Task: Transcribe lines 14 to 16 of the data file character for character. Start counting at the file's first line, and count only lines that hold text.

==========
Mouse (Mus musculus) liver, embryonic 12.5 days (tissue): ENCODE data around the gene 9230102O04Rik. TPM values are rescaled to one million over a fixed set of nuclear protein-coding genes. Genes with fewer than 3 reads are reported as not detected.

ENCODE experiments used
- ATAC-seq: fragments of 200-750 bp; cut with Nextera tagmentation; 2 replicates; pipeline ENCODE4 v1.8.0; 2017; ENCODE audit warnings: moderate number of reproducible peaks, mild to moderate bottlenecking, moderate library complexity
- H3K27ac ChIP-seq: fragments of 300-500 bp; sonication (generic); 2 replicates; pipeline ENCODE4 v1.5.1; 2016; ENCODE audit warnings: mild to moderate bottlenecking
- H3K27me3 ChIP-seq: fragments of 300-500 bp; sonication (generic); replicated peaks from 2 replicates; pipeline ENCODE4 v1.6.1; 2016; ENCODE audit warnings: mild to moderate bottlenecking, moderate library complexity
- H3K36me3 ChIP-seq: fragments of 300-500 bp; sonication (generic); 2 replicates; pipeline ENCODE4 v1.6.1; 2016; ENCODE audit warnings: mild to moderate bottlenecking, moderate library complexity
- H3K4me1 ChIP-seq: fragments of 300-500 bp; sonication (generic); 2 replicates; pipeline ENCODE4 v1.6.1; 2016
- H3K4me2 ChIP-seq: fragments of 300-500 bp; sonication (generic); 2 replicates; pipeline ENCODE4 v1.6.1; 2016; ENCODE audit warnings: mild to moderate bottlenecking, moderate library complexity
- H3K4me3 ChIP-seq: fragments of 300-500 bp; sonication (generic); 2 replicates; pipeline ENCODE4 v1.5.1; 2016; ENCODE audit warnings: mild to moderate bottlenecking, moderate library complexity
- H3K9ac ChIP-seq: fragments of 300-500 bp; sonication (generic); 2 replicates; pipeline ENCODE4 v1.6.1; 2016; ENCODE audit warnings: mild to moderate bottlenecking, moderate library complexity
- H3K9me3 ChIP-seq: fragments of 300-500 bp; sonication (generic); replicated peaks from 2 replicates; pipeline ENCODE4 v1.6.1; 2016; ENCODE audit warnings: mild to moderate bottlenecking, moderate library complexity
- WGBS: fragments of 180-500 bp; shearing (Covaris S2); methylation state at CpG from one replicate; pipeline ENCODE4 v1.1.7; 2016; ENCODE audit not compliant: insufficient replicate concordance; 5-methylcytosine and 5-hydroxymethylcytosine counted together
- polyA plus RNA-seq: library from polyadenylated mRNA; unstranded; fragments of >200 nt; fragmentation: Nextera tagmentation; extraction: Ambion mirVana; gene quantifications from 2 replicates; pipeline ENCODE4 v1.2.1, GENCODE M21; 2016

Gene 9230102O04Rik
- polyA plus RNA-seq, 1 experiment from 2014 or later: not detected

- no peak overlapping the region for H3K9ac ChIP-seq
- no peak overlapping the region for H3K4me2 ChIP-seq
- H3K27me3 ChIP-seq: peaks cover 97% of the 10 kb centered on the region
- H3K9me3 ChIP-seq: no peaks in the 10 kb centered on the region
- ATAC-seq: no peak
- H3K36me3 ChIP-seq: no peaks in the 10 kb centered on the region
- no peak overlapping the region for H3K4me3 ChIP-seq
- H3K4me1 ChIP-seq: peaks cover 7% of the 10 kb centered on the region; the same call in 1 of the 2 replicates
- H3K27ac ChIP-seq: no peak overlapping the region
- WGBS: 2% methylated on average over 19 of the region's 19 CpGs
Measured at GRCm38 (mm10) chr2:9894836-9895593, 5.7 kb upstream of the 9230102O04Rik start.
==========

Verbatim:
Gene 9230102O04Rik
- polyA plus RNA-seq, 1 experiment from 2014 or later: not detected

- no peak overlapping the region for H3K9ac ChIP-seq